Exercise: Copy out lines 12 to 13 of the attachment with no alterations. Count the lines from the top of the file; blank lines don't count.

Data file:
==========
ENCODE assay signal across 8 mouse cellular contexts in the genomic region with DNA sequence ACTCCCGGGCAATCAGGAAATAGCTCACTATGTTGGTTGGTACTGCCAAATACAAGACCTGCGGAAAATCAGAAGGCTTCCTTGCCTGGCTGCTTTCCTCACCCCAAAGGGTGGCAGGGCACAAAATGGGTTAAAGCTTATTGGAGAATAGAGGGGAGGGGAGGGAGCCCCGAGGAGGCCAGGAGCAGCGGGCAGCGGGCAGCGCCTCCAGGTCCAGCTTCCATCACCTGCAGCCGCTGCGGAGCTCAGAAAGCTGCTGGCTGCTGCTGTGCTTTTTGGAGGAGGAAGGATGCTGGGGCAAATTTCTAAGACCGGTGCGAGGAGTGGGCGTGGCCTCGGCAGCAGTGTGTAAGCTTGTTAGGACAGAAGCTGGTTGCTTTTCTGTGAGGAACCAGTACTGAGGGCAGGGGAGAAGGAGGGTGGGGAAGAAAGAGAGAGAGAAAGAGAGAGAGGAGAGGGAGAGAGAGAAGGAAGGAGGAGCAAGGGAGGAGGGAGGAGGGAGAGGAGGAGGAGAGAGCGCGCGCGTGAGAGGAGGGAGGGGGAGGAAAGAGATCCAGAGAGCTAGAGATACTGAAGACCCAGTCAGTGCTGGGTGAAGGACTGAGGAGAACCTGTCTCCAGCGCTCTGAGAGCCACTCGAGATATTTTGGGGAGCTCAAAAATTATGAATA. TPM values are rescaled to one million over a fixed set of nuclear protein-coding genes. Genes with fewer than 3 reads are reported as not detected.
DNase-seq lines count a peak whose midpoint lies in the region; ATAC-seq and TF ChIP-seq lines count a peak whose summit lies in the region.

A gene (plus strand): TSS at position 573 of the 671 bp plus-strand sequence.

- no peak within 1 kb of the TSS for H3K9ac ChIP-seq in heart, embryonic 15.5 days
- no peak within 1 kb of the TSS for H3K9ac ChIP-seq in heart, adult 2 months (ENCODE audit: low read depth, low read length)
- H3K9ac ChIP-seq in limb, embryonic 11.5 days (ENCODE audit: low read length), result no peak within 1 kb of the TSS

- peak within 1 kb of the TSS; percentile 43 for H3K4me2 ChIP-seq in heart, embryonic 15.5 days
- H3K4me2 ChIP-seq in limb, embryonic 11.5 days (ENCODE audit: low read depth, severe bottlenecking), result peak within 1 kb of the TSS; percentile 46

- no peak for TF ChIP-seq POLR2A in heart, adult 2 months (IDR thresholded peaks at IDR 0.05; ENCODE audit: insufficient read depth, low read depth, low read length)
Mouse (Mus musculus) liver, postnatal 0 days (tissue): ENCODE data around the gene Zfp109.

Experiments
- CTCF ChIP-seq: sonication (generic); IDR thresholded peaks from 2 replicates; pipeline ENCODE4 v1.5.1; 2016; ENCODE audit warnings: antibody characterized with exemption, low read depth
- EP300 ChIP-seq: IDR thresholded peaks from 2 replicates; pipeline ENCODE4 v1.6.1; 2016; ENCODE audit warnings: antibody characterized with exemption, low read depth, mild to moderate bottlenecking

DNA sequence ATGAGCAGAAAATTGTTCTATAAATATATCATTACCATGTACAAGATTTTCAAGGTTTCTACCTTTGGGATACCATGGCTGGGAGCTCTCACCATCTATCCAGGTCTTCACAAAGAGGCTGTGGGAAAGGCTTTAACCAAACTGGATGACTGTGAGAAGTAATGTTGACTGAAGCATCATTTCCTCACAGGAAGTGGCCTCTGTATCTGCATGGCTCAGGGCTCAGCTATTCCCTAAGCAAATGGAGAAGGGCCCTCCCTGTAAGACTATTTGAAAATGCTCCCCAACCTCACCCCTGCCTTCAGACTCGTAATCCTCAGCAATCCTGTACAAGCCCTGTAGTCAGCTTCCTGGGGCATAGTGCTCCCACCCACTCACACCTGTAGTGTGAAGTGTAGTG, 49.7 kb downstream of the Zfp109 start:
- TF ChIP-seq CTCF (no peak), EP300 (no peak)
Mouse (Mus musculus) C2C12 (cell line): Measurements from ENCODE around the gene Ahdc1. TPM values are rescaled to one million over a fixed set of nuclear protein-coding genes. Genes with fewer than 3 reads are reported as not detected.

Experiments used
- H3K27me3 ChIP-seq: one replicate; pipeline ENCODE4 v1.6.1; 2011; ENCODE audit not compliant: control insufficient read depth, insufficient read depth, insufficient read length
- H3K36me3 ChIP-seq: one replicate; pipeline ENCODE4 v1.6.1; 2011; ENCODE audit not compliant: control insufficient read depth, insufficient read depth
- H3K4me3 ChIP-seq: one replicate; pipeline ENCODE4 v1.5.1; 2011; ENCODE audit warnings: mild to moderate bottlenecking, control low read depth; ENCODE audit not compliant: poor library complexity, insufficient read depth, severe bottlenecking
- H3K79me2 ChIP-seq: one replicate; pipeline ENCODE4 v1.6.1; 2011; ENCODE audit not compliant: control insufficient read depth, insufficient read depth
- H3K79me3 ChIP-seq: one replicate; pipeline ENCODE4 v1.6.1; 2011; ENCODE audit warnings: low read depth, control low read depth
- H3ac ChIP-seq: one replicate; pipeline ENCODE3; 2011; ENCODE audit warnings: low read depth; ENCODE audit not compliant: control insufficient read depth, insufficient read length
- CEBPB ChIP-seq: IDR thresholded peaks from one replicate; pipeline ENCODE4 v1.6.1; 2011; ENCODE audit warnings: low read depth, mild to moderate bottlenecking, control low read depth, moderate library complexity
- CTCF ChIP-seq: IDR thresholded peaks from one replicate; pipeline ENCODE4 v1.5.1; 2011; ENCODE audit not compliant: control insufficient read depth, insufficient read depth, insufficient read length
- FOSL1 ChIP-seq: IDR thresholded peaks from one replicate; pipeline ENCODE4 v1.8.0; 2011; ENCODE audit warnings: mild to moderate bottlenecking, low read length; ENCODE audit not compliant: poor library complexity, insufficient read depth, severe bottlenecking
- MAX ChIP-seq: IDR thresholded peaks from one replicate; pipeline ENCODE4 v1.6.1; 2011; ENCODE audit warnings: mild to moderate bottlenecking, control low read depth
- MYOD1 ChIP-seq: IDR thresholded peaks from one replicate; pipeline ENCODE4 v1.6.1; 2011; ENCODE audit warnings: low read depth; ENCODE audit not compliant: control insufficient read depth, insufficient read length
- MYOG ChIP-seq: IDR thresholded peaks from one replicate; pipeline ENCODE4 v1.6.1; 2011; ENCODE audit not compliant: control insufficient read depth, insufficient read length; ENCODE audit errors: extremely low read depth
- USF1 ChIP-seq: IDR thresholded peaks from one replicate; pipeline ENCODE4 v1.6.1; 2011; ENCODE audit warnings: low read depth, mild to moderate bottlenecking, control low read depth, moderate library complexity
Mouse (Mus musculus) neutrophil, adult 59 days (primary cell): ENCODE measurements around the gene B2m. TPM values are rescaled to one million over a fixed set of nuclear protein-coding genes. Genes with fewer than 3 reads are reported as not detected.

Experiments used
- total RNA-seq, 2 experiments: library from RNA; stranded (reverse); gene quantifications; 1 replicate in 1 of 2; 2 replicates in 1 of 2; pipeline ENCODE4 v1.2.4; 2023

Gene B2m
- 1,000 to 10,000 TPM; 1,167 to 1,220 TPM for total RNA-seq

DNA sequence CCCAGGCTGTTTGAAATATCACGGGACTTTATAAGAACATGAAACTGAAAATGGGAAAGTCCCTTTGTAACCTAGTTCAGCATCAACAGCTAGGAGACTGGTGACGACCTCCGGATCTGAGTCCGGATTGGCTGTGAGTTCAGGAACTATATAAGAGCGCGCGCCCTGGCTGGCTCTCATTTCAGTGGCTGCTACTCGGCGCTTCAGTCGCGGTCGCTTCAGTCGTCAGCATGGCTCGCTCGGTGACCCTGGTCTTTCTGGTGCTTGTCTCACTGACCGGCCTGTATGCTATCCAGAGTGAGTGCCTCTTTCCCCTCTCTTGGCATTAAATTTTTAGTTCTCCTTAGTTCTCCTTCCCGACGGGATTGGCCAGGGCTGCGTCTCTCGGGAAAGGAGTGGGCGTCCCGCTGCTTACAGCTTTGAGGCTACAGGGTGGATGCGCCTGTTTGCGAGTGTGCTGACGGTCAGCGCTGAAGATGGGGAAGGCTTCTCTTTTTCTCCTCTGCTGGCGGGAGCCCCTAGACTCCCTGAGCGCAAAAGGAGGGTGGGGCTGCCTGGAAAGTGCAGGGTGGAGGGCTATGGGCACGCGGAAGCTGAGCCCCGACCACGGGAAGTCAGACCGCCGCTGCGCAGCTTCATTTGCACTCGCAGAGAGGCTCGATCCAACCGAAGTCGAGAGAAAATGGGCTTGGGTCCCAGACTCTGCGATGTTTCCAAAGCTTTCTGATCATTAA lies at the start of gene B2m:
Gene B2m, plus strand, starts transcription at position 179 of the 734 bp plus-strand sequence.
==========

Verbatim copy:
- CTCF ChIP-seq: sonication (generic); IDR thresholded peaks from 2 replicates; pipeline ENCODE4 v1.5.1; 2016; ENCODE audit warnings: antibody characterized with exemption, low read depth
- EP300 ChIP-seq: IDR thresholded peaks from 2 replicates; pipeline ENCODE4 v1.6.1; 2016; ENCODE audit warnings: antibody characterized with exemption, low read depth, mild to moderate bottlenecking